JOHN JESSUP: London fire officials

expect the death toll to rise, and are calling this

an unprecedented event.

Well, if you want to watch a movie without objectional

content, you can now have a new option-- or rather,

you have a new option--

at home or on the go with your mobile devices.

The company Vid Angel has found a new way

to resume its filtering service, after a lawsuit

from Disney, Warner Brothers, 20th Century

Fox, and Lucas films.

Efrem Graham follows the latest chapter in this family

entertainment battle from Utah.

It's been exactly six months since Vid Angel

has been able to stream filtered content to their customers.

And the legal battle still continues.

But the service now returns.

Even as this Provo, Utah business fends off

a legal battle from Disney and three major Hollywood studios,

there's celebration inside, with the announcement

of new technology to allow their customers to easily filter

offensive content from Netflix, Amazon, and HBO

streaming services.

You know, it just made sense that we, if the studios are

asking for us to pay streaming rights,

but they won't sell us streaming rights,

that the best option is to build the filtering technology on top

of the streaming service providers that are available.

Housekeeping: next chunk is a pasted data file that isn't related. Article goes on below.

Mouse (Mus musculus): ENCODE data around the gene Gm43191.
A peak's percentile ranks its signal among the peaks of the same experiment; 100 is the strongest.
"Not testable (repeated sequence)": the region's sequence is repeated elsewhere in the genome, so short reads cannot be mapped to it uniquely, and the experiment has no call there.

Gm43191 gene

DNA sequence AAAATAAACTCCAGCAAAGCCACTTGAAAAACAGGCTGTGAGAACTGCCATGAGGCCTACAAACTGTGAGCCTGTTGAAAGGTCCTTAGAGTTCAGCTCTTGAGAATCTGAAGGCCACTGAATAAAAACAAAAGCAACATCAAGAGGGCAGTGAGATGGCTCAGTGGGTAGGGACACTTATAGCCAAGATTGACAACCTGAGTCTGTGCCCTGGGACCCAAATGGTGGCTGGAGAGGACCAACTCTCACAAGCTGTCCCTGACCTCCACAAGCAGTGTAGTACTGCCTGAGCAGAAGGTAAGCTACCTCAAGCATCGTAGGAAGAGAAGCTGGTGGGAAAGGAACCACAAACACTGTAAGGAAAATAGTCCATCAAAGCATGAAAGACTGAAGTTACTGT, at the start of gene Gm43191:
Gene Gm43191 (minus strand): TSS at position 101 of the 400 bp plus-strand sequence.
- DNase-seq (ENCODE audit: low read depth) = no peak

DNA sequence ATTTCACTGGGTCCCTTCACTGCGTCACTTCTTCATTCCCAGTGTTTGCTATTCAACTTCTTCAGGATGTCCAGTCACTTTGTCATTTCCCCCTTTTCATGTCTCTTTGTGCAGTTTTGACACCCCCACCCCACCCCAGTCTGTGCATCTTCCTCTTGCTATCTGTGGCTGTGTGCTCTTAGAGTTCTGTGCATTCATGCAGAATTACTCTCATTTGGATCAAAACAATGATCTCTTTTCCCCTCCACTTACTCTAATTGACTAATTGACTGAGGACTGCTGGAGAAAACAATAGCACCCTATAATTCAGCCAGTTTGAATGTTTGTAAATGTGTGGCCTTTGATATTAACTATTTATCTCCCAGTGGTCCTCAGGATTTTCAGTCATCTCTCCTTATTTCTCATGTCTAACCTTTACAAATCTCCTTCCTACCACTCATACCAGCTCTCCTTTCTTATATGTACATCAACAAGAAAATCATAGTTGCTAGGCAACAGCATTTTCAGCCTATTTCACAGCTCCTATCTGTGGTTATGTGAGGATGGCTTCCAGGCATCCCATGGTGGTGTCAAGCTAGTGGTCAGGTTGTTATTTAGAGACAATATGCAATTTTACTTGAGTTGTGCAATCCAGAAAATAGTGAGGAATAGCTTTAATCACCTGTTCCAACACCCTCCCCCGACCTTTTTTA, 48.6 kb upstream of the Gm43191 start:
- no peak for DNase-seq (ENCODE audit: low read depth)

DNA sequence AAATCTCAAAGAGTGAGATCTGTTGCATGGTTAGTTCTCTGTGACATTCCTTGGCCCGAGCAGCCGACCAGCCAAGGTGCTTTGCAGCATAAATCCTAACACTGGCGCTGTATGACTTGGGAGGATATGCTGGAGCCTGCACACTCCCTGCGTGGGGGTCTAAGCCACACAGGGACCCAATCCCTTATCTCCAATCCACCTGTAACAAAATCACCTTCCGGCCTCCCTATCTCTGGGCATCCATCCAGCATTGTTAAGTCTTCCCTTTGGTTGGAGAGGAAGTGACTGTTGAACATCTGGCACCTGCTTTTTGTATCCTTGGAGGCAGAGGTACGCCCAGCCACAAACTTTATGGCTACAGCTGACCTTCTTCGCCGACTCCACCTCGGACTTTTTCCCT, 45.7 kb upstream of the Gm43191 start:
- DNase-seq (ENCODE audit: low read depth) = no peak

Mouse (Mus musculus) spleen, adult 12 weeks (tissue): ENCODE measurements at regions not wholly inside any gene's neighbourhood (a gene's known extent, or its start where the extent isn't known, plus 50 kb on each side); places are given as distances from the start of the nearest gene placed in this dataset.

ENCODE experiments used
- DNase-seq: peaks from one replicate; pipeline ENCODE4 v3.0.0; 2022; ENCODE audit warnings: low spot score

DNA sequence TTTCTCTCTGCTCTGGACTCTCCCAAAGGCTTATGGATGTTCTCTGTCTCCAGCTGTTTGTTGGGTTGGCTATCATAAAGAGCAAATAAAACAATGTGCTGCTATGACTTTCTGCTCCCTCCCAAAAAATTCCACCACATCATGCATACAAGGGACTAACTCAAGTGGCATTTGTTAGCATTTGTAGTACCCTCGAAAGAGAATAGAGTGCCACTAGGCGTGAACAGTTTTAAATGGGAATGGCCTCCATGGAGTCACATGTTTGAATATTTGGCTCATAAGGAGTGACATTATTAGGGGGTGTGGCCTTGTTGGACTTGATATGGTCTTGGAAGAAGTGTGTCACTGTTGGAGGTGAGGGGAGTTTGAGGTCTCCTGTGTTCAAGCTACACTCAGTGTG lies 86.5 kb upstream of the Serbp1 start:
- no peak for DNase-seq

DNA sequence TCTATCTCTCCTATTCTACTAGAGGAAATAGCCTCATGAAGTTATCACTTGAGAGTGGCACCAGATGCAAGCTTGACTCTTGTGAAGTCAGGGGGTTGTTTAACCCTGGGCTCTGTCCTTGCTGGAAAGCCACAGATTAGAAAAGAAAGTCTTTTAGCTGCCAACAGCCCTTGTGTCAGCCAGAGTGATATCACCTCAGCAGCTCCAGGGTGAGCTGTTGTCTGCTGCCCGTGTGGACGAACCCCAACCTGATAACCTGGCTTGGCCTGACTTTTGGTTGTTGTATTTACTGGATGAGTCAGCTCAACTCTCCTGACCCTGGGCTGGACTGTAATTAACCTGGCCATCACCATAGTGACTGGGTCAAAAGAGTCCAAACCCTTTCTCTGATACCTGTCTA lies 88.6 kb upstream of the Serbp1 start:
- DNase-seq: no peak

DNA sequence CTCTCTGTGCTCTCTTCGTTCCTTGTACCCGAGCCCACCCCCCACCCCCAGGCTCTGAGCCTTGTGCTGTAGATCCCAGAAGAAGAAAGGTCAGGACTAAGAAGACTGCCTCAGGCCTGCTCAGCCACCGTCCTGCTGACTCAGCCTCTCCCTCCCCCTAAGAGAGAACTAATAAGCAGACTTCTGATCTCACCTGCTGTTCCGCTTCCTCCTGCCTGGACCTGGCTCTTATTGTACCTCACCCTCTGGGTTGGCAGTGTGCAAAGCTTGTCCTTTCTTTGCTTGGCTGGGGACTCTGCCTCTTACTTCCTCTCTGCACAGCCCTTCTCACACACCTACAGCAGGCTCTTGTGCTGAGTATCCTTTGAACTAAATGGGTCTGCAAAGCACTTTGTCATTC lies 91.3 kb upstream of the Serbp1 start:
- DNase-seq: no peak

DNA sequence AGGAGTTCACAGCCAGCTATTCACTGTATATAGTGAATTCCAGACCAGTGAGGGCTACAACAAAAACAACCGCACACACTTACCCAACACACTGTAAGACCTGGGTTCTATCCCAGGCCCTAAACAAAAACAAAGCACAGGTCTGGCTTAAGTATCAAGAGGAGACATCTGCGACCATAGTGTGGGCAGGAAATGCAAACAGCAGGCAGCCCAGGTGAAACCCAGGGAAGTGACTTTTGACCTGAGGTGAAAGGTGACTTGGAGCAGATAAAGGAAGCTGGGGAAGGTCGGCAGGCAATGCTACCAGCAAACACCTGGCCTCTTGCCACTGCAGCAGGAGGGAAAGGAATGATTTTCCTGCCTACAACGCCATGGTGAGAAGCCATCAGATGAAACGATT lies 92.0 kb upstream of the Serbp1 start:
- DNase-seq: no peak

EFREM GRAHAM: Vid Angel founder, Neil Harmon,

shared the news with faithful supporters,

here at company headquarters Tuesday evening.

We had customers and families invest $10 million

so that we would fight this all the way to the Supreme Court,

provide them what they need and what they want.

And so failure wasn't an option.

EFREM GRAHAM: A Supreme Court battle is still not

out of the question.

Attorney Peter Strauss has argued seven cases

before the high court, and he's now defending Vid Angel.

The most important thing to watch

is Hollywood's reaction to this announcement.

Because if I'm wrong--

and I'd love to be wrong--

and Hollywood is supportive of this new technology and says,

hey, this is what you should have done in the first place,

I still think we're right and the lawsuit will continue.